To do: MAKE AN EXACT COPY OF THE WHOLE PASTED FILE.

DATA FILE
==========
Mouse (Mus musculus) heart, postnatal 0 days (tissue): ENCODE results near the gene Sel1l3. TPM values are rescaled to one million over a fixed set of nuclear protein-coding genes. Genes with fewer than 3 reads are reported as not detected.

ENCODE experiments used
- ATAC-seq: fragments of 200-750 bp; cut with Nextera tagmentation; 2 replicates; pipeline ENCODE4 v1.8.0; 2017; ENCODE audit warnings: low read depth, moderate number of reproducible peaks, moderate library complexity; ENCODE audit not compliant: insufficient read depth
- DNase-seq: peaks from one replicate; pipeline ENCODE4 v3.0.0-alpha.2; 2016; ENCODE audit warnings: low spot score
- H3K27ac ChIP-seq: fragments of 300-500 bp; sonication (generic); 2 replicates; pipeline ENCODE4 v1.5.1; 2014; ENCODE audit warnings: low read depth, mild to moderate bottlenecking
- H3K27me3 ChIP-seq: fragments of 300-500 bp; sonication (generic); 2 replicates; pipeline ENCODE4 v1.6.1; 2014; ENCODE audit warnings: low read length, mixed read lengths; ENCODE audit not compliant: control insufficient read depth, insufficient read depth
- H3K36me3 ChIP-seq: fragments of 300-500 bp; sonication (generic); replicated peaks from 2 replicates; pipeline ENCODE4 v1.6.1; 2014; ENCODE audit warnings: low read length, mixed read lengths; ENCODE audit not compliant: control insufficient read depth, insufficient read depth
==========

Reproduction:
Mouse (Mus musculus) heart, postnatal 0 days (tissue): ENCODE results near the gene Sel1l3. TPM values are rescaled to one million over a fixed set of nuclear protein-coding genes. Genes with fewer than 3 reads are reported as not detected.

ENCODE experiments used
- ATAC-seq: fragments of 200-750 bp; cut with Nextera tagmentation; 2 replicates; pipeline ENCODE4 v1.8.0; 2017; ENCODE audit warnings: low read depth, moderate number of reproducible peaks, moderate library complexity; ENCODE audit not compliant: insufficient read depth
- DNase-seq: peaks from one replicate; pipeline ENCODE4 v3.0.0-alpha.2; 2016; ENCODE audit warnings: low spot score
- H3K27ac ChIP-seq: fragments of 300-500 bp; sonication (generic); 2 replicates; pipeline ENCODE4 v1.5.1; 2014; ENCODE audit warnings: low read depth, mild to moderate bottlenecking
- H3K27me3 ChIP-seq: fragments of 300-500 bp; sonication (generic); 2 replicates; pipeline ENCODE4 v1.6.1; 2014; ENCODE audit warnings: low read length, mixed read lengths; ENCODE audit not compliant: control insufficient read depth, insufficient read depth
- H3K36me3 ChIP-seq: fragments of 300-500 bp; sonication (generic); replicated peaks from 2 replicates; pipeline ENCODE4 v1.6.1; 2014; ENCODE audit warnings: low read length, mixed read lengths; ENCODE audit not compliant: control insufficient read depth, insufficient read depth